Capturing and Understanding Time-Lapses – Part 2

This is the second part of Victor Ha's tutorial on creating time-lapse videos! If you missed part 1, be sure to check it out here. You can also view this entire tutorial on his blog, HDSLR Video Shooter.

Once you’ve taken the time to capture the files in your time-lapse sequence, there are a variety of different options available that will combine them into an actual movie. Today, we will cover two of the more widely used post-production techniques for creating time-lapse sequences. As you’ll soon be able to see, one technique is fairly simple, but limited in functionality, while the other technique provides countless options, but is a little more advanced. Both techniques will result in a time-lapse movie, but there are pluses and minuses to both. I encourage you to try both techniques and decide which one is best for you.

Warning: Timelapse movies can be very large files and often will not play back smoothly until they are down-sized in an editor Like Premiere Pro CS6. If your movie does not play back smoothly, it’s most likely because your computer just can’t keep up with the movie. To remedy this, export a lower-res version of your movie. If you want to be able to preview your movie before exporting, I recommend lowering the preview quality in Adobe Premiere Pro CS6 to 1/4th before clicking play.


Using Quicktime 7 is perhaps the easiest way of creating a movie from images captured during a time-lapse sequence. The steps to this method are pretty simple, but your overall editing and exporting options are quite limited. However, if you’re looking for a quick way to crank out a time-lapse and don’t specifically want to do much post-production, it’s a great method and gets you a movie file fairly quickly.

Step 1: Open an image sequence in Quicktime 7. That option can be found under the "File" menu in Quicktime 7.


Step 2: Navigate to your images, select the first image, and then click "Open".


Step 3: Select your frame rate and click "Ok". I typically choose 23.976 frames per second for my time-lapses. Quick Time 7 will then create a sequence for you to preview and export. There is no status bar during this process, so just be patient and Quicktime will eventually load the preview when it’s done putting the sequence together.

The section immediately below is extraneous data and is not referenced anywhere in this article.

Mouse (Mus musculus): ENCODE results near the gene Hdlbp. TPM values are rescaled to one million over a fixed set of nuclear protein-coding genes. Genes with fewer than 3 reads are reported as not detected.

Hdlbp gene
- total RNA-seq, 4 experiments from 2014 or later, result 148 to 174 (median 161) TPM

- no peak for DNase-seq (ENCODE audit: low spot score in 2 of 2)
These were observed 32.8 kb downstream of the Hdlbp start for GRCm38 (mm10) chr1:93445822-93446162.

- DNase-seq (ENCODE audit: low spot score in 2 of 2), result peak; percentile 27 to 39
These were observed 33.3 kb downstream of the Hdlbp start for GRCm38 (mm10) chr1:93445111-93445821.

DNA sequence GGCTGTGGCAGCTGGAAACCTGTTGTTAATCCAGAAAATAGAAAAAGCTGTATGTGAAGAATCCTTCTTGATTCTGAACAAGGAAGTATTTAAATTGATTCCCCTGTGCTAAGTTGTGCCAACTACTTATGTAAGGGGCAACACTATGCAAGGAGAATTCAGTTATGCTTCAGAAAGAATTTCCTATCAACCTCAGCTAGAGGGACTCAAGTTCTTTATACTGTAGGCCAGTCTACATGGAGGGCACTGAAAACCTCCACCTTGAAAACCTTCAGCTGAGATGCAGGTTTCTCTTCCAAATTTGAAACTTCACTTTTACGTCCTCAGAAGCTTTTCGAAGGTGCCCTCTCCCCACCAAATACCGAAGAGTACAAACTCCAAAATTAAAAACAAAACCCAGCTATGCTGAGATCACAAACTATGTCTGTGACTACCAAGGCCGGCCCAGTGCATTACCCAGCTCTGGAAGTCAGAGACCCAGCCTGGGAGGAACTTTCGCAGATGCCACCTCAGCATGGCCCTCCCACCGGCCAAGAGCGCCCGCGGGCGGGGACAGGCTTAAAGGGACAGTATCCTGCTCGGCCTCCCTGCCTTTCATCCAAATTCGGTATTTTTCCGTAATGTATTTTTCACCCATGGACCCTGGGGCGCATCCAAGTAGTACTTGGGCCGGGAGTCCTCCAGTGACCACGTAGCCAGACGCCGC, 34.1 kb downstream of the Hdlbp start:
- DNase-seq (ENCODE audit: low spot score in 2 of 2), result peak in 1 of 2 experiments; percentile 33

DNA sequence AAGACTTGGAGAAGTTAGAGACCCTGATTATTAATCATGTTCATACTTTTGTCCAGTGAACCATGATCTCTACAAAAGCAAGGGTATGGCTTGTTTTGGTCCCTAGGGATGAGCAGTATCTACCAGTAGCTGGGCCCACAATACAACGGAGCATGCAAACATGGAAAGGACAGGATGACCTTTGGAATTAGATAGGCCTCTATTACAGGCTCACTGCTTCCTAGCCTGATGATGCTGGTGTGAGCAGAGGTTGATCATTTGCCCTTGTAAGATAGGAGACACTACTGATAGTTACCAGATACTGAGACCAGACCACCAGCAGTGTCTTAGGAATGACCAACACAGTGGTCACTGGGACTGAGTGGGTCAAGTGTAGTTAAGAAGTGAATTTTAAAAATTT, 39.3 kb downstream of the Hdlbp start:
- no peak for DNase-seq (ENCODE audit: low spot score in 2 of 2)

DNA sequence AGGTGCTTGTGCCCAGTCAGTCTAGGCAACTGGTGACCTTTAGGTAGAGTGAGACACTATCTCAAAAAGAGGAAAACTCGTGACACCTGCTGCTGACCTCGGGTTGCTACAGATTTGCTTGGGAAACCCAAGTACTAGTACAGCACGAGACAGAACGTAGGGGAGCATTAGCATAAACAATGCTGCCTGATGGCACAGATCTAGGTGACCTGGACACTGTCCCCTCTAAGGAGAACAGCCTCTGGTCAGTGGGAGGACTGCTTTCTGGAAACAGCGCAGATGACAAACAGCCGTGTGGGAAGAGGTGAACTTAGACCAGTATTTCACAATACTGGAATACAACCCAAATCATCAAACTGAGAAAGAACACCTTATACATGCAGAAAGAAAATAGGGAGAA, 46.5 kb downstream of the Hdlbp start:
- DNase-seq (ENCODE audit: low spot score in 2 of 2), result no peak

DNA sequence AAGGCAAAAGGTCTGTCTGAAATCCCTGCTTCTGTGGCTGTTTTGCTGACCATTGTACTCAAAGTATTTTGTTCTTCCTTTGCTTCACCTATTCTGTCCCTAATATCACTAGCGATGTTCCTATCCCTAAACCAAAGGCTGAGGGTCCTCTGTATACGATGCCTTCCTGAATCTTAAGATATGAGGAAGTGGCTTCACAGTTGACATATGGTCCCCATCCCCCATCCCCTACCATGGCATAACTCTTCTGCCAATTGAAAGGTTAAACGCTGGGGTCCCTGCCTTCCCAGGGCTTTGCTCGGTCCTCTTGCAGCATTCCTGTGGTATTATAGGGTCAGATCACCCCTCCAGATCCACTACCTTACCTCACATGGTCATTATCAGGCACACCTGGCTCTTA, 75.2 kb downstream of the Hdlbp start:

Step 4: Once the preview is loaded, click "Export" under the "File" Menu.


Step 5: A dialog box will appear and ask you where it should save the file. Assign a filename and a save location to your time-lapse movie and then click "options".


Step 6: Click on "Settings" in the Movie Settings Dialog Box.


Step 7: Make sure your compression type is H.264 and that the compressor slider is moved to the "Best" position. Verify that you’ve made the changes and then click "Ok".


Step 8: You will be returned to the Movie Settings Dialog Box. From there, click "Size".


Step 9: Change the dimensions of your movie by selecting the "1920×1080 HD" option. Click OK.


Step 10: You will be returned to the Movie Settings Dialogue Box. From there, click "Ok" and wait for your time-lapse movie to export.

Step 11: Load your time-lapse movie file into an editing program like Premiere Pro CS6 to down size and export out to a smaller file.


As you can see, using Quicktime 7 is pretty quick and easy, but there are some limitations to what you can do. For example, it’s impossible to crop or recompose your frames before exporting the final movie. This can be a problem if you want to scale, crop, or position your images before exporting. With Adobe After Effects CS6, not only can you change the sequence before exporting, you can also make a variety of other edits and adjustments to the sequence as well. It’s a night and day difference when compared to Quicktime 7, but the flexibility comes at the price of increased rendering time. A simple rendering and export of a movie can go from being a few minutes long to being hours long if multiple edits are made to the sequence. For many, the trade off between flexibility and time is well worth it because Adobe After Effects CS6 provides filmmakers with an ability to control everything about the movie from start to finish. This is a very powerful proposition, especially if the sequence is going to be inserted into a larger project.

The following is a basic guide on how to import and export time-lapse sequences using Adobe After Effects CS6. While Adobe After Effects has a lot of features that will allow you to adjust your time-lapse video before exporting, I wanted to keep this tutorial simple and easy to follow. Please stay tuned for future tutorials!

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May 2013Time-lapse photographyTime-lapse tutorialTimelapse videoVictor ha